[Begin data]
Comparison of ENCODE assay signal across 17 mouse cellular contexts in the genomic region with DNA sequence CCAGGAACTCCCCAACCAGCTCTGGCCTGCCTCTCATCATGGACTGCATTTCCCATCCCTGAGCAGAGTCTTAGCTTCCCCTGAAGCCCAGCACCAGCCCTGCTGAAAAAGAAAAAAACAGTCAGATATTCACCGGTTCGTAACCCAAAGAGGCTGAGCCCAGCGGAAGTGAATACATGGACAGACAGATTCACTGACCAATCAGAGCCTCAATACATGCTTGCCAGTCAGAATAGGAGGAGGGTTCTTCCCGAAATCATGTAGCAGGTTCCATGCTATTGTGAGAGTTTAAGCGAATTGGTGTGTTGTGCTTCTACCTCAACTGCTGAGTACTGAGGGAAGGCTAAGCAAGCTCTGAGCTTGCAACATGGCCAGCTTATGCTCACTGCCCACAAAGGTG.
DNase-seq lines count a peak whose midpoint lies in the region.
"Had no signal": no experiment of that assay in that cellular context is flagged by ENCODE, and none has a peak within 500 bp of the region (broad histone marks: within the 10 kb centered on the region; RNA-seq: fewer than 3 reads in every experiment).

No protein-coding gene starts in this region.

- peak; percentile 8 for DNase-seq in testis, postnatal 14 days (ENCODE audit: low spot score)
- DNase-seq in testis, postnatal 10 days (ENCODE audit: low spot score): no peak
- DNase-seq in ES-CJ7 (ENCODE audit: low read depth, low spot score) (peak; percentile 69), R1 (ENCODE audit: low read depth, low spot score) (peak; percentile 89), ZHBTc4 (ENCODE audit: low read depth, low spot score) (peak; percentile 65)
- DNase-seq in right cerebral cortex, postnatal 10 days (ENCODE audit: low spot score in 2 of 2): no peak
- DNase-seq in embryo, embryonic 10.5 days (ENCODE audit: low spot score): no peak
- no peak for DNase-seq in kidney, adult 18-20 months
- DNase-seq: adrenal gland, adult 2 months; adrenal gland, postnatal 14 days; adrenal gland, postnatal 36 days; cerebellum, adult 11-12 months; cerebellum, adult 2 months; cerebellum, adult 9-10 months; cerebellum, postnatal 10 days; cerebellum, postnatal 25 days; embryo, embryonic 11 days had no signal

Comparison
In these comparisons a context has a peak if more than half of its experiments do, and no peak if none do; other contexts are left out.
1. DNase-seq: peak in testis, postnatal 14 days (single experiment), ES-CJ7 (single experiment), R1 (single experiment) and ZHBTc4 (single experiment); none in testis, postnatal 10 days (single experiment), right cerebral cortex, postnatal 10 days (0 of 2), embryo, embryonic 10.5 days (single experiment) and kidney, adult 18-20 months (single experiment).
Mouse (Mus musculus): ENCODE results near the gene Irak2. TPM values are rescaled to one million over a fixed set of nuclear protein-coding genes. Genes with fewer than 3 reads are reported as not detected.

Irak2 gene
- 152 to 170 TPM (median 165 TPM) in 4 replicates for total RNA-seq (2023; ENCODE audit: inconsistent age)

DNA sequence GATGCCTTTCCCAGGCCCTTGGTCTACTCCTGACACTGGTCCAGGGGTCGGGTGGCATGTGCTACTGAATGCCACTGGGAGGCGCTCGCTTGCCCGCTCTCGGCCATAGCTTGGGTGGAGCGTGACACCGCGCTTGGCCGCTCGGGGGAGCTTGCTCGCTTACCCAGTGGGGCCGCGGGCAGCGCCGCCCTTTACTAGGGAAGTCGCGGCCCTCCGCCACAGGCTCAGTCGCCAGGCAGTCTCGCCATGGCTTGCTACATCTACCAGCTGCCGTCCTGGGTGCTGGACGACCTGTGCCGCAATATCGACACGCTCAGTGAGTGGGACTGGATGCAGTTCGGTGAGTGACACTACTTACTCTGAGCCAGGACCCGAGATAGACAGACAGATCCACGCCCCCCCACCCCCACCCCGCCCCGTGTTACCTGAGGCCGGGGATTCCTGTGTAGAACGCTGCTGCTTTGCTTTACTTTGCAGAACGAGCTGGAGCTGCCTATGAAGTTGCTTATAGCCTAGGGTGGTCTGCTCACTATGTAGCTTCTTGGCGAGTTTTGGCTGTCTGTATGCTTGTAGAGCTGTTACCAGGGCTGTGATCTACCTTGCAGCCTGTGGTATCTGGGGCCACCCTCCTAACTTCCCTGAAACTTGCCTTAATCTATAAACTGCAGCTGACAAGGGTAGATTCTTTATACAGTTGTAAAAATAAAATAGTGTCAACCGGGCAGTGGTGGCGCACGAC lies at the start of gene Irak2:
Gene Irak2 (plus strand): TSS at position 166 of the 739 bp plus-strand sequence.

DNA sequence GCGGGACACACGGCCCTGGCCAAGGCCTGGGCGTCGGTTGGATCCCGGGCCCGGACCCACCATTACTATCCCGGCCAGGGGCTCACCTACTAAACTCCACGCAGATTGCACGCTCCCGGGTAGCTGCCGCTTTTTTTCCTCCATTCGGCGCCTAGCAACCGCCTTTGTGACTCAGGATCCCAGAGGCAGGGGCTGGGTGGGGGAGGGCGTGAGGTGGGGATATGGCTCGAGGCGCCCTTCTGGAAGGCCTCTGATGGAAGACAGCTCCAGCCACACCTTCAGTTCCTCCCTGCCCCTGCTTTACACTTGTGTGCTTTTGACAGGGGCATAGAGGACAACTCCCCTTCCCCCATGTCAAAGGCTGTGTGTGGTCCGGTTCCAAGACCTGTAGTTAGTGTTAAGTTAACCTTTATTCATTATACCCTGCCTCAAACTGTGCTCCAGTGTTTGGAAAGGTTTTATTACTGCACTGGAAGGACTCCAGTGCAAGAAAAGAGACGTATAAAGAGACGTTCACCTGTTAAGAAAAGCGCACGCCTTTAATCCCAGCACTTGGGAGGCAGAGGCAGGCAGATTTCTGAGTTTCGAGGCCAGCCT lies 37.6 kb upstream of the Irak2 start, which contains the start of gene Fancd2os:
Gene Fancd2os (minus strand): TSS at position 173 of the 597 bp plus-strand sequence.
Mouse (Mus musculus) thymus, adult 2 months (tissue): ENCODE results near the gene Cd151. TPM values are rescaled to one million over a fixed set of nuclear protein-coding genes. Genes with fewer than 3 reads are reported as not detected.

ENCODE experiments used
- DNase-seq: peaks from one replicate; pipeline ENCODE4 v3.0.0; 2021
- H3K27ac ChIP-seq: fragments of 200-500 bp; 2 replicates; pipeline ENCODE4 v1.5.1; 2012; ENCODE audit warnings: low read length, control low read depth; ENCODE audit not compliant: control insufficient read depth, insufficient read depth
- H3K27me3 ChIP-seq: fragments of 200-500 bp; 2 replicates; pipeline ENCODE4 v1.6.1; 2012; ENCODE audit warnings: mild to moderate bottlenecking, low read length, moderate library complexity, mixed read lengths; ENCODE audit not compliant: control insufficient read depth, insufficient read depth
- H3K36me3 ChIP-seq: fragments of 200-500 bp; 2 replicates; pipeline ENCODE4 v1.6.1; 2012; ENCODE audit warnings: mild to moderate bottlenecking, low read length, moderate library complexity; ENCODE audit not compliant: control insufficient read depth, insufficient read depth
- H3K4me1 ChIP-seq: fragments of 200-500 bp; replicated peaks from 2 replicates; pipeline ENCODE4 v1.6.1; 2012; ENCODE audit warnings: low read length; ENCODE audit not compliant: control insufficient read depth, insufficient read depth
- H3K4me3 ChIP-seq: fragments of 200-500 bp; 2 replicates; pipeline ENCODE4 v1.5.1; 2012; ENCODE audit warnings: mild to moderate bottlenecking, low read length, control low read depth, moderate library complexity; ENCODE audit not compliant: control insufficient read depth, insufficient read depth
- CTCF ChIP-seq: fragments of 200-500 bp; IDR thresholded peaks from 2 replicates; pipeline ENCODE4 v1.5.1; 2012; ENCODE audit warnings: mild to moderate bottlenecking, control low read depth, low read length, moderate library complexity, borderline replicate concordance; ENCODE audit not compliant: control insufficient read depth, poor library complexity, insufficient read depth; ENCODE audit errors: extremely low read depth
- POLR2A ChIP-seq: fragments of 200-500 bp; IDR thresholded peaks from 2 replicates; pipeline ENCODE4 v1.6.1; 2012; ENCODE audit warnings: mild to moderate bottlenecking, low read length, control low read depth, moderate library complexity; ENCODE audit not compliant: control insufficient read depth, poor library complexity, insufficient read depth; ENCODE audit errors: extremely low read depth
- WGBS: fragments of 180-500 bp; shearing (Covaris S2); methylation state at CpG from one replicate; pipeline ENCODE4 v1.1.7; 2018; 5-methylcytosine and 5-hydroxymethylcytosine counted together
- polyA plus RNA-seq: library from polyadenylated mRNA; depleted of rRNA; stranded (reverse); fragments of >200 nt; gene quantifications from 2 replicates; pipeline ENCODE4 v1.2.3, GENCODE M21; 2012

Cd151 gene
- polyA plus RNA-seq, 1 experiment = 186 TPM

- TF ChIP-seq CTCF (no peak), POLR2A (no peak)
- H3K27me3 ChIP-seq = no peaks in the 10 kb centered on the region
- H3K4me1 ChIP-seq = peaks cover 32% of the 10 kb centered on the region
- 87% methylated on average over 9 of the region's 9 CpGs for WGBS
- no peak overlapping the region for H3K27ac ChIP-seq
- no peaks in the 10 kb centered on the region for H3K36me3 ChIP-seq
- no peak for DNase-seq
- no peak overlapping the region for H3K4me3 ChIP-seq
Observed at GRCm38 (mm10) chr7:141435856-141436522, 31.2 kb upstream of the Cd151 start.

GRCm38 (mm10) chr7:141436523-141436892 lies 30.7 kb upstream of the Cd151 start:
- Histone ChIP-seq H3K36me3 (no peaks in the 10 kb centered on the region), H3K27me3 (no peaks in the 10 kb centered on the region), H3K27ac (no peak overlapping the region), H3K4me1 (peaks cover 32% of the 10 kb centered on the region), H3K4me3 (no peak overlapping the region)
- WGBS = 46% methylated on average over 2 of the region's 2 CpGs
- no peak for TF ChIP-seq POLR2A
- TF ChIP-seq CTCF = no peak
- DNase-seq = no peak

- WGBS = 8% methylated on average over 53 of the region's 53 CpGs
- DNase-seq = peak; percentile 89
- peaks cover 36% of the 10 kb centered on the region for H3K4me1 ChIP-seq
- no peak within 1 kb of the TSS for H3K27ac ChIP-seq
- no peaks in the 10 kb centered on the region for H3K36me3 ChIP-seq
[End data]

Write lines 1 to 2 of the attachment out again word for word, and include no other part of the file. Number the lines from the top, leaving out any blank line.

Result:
Comparison of ENCODE assay signal across 17 mouse cellular contexts in the genomic region with DNA sequence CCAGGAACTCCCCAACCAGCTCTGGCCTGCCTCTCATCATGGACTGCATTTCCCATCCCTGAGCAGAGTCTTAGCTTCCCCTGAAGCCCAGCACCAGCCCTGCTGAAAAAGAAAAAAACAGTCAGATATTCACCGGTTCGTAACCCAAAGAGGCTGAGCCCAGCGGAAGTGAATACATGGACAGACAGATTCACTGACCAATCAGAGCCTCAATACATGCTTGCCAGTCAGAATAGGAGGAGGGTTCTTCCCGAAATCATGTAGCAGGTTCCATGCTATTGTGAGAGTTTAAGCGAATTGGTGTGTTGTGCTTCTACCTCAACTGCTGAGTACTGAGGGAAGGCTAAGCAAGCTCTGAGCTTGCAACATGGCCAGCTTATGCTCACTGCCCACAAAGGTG.
DNase-seq lines count a peak whose midpoint lies in the region.